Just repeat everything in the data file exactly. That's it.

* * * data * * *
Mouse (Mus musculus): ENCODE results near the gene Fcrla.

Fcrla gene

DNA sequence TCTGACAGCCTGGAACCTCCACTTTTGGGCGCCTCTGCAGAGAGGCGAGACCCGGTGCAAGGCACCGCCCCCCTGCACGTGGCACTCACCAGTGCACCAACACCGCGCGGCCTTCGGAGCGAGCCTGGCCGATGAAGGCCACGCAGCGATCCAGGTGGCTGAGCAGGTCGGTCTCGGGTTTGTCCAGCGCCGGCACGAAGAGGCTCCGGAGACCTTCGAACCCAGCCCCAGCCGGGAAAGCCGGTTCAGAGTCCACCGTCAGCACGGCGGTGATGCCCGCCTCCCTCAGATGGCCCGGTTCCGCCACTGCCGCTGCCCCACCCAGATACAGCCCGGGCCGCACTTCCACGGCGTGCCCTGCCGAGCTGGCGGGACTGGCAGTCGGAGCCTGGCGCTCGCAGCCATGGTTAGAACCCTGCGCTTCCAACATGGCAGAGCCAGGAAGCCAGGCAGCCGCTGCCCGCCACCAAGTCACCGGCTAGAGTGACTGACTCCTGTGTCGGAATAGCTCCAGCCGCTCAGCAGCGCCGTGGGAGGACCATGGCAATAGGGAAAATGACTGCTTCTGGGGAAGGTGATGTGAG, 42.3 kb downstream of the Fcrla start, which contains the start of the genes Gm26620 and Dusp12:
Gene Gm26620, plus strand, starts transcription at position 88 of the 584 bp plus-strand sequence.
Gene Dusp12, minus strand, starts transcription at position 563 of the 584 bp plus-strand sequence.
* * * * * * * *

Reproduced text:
Mouse (Mus musculus): ENCODE results near the gene Fcrla.

Fcrla gene

DNA sequence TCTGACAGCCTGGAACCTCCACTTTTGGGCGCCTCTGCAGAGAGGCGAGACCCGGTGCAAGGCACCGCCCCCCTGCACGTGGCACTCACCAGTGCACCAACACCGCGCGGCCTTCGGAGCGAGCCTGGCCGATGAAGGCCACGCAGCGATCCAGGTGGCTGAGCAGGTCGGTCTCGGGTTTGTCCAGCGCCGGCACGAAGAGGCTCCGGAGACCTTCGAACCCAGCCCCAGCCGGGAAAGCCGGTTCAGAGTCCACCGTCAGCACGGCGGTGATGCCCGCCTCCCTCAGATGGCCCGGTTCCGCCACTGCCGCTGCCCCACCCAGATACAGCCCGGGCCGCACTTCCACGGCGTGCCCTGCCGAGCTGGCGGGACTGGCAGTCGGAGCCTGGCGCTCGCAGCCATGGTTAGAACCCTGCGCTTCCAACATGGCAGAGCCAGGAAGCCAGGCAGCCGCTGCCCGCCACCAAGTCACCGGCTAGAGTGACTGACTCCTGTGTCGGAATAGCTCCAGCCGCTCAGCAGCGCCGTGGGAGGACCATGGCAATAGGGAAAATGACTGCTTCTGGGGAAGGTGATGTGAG, 42.3 kb downstream of the Fcrla start, which contains the start of the genes Gm26620 and Dusp12:
Gene Gm26620, plus strand, starts transcription at position 88 of the 584 bp plus-strand sequence.
Gene Dusp12, minus strand, starts transcription at position 563 of the 584 bp plus-strand sequence.